Genesis 3:6-7 - "6 When the woman saw that the fruit of the tree was good for food and pleasing to the eye, and also desirable for gaining wisdom, she took some and ate it. She also gave some to her husband, who was with her, and he ate it. 7 Then the eyes of both of them were opened, and they realized they were naked; so they sewed fig leaves together and made coverings for themselves."
Genesis 1:6-7 is arguably the most pivotal passage in scripture. It is the moment when the Original Sin is committed, and God's ultimate consequence enters the world...
6 When the woman saw that the fruit of the tree
was good for food and pleasing to the eye,
and also desirable for gaining wisdom, she took some and ate it.
She also gave some to her husband, who was with her, and he ate it.
And they both died, just as God as had promised (Genesis 2:17, 3:3).
Or did they?
7a Then the eyes of both of them were opened,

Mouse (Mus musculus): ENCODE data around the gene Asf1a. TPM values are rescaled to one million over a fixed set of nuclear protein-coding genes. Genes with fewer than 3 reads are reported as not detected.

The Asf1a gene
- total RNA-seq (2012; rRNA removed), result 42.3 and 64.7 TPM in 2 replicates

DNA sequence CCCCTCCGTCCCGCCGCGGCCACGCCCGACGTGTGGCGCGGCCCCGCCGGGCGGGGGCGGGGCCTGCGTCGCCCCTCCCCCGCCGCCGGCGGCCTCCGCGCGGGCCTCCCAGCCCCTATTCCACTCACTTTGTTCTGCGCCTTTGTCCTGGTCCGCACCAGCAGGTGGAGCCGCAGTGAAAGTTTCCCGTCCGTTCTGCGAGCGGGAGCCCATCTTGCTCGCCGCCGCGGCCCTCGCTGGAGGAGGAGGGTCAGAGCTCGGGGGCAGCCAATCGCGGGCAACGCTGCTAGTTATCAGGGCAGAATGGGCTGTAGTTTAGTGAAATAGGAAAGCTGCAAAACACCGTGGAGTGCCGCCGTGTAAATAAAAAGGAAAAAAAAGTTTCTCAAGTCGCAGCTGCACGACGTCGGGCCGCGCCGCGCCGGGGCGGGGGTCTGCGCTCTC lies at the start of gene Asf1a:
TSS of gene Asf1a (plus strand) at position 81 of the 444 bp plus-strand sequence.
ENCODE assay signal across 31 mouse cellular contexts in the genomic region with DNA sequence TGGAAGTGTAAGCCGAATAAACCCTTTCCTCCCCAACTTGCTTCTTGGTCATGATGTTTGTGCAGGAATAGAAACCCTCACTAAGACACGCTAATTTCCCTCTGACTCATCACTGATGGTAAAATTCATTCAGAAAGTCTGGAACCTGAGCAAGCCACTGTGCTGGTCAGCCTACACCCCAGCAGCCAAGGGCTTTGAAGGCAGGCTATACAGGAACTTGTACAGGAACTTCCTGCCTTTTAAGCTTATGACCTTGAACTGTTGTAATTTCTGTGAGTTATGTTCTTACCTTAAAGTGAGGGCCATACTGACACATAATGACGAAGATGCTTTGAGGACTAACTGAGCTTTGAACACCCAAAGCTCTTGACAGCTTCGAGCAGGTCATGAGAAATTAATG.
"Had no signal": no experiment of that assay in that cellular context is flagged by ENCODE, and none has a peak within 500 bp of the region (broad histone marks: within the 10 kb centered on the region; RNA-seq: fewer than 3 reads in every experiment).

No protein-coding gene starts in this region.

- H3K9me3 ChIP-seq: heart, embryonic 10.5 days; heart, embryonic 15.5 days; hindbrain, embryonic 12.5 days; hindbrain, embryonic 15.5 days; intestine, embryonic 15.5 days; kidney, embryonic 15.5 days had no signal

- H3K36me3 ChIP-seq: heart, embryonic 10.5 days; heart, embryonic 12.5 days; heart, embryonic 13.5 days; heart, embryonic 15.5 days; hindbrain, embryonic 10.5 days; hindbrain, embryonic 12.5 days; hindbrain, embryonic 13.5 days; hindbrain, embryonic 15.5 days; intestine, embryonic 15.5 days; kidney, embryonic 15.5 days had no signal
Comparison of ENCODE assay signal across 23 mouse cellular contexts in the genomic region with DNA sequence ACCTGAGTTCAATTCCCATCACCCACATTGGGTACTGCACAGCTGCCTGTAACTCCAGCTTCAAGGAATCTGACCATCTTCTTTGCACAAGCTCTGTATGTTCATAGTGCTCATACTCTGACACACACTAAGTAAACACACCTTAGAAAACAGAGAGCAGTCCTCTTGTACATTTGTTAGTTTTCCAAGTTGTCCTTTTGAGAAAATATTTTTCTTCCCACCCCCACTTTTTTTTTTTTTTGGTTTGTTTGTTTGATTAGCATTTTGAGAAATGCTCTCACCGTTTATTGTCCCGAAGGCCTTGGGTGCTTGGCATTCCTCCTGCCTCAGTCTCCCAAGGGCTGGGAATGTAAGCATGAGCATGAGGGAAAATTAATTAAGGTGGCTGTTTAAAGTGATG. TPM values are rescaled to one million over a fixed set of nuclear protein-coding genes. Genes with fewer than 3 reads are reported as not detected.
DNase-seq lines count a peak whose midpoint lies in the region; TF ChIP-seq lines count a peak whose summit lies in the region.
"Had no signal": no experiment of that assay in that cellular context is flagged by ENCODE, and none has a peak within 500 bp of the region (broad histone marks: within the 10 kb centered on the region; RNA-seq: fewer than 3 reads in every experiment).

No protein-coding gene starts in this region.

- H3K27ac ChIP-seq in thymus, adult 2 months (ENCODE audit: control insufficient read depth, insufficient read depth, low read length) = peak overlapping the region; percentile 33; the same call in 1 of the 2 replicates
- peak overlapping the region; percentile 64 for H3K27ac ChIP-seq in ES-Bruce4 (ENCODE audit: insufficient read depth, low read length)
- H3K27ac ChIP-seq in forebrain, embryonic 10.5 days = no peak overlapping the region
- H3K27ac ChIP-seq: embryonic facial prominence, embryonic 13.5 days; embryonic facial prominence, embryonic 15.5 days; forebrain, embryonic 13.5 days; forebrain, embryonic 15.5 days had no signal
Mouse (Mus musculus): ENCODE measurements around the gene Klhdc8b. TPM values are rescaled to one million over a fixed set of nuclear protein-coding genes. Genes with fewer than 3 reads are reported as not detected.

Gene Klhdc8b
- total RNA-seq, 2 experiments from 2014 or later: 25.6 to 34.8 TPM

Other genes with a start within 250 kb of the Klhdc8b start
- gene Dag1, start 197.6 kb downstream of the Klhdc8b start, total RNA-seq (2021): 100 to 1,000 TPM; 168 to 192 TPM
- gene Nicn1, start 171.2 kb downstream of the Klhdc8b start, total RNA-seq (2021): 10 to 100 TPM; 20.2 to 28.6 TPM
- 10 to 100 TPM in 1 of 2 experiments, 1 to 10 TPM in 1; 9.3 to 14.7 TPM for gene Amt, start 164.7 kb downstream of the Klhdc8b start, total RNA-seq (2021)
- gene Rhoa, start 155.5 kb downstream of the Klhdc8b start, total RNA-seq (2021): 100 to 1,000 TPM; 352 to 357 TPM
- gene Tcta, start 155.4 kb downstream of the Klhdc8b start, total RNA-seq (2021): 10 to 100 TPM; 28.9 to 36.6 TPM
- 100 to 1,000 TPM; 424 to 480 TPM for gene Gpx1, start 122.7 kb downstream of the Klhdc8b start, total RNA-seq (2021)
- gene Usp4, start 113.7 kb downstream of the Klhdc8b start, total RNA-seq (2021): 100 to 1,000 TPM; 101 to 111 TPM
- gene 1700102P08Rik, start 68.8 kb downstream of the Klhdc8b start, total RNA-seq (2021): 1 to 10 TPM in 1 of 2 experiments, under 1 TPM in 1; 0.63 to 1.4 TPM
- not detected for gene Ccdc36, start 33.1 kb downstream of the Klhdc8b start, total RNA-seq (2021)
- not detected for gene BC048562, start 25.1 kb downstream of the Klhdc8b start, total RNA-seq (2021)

and they realized they were naked
It seems that -- given a straightforward reading of scripture -- on the one hand, God promised Adam that he would immediately die if he ate from the Tree of Knowledge. On the other hand, Adam did not immediately physically die.
How does one reconcile the timing of Adam's physical death with the commission of his sin?
If one believes the earth is young, then this is when physical death entered the world. Admittedly, Adam and Eve did not die immediately, but their bodies started to age; the dying process had begun.
If one believes the earth is old, then physical death has been in the world since life formed. The death Adam experienced upon sinning was spiritual... a separation from God. This death was the one God warned of. It was immediate and universal. As for Adam's physical death, it occurred later, and was a logical consequence of his sin, but his separation from God was the punishment.
Adam's Physical Death
According to scripture, Adam would have lived forever if he had not sinned (Genesis 3:22). But, he did sin (Genesis 3:6), and eventually he did die...
5 Altogether, Adam lived a total of 930 years... - Gen. 5:5a